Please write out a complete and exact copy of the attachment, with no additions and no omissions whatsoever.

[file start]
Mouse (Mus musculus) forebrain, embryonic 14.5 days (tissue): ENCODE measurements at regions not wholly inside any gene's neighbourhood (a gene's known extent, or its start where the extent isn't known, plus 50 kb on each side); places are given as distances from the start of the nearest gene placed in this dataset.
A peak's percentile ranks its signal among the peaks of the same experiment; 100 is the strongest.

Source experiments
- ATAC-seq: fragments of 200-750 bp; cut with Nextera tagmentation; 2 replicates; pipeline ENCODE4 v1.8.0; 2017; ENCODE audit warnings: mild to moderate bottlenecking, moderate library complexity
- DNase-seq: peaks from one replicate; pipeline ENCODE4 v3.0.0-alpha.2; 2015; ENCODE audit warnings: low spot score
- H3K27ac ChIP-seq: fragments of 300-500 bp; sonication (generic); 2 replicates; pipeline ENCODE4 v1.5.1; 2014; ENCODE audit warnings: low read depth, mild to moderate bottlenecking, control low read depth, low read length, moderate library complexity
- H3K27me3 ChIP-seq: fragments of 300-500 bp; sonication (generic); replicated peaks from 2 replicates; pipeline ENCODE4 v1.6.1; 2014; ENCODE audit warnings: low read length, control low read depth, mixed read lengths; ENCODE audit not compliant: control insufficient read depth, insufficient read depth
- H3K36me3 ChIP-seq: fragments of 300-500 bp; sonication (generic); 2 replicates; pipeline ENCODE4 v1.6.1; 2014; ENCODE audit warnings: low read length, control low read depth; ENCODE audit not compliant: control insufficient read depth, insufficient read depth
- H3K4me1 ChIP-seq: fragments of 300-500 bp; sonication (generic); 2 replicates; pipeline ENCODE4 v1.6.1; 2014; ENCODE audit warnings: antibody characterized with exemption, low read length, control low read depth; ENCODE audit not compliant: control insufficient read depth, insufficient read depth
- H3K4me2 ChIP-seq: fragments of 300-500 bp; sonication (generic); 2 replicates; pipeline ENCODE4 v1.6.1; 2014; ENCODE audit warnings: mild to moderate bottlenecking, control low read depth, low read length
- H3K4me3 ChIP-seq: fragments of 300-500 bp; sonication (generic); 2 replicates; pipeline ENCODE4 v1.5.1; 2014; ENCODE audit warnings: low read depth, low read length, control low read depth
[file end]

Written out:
Mouse (Mus musculus) forebrain, embryonic 14.5 days (tissue): ENCODE measurements at regions not wholly inside any gene's neighbourhood (a gene's known extent, or its start where the extent isn't known, plus 50 kb on each side); places are given as distances from the start of the nearest gene placed in this dataset.
A peak's percentile ranks its signal among the peaks of the same experiment; 100 is the strongest.

Source experiments
- ATAC-seq: fragments of 200-750 bp; cut with Nextera tagmentation; 2 replicates; pipeline ENCODE4 v1.8.0; 2017; ENCODE audit warnings: mild to moderate bottlenecking, moderate library complexity
- DNase-seq: peaks from one replicate; pipeline ENCODE4 v3.0.0-alpha.2; 2015; ENCODE audit warnings: low spot score
- H3K27ac ChIP-seq: fragments of 300-500 bp; sonication (generic); 2 replicates; pipeline ENCODE4 v1.5.1; 2014; ENCODE audit warnings: low read depth, mild to moderate bottlenecking, control low read depth, low read length, moderate library complexity
- H3K27me3 ChIP-seq: fragments of 300-500 bp; sonication (generic); replicated peaks from 2 replicates; pipeline ENCODE4 v1.6.1; 2014; ENCODE audit warnings: low read length, control low read depth, mixed read lengths; ENCODE audit not compliant: control insufficient read depth, insufficient read depth
- H3K36me3 ChIP-seq: fragments of 300-500 bp; sonication (generic); 2 replicates; pipeline ENCODE4 v1.6.1; 2014; ENCODE audit warnings: low read length, control low read depth; ENCODE audit not compliant: control insufficient read depth, insufficient read depth
- H3K4me1 ChIP-seq: fragments of 300-500 bp; sonication (generic); 2 replicates; pipeline ENCODE4 v1.6.1; 2014; ENCODE audit warnings: antibody characterized with exemption, low read length, control low read depth; ENCODE audit not compliant: control insufficient read depth, insufficient read depth
- H3K4me2 ChIP-seq: fragments of 300-500 bp; sonication (generic); 2 replicates; pipeline ENCODE4 v1.6.1; 2014; ENCODE audit warnings: mild to moderate bottlenecking, control low read depth, low read length
- H3K4me3 ChIP-seq: fragments of 300-500 bp; sonication (generic); 2 replicates; pipeline ENCODE4 v1.5.1; 2014; ENCODE audit warnings: low read depth, low read length, control low read depth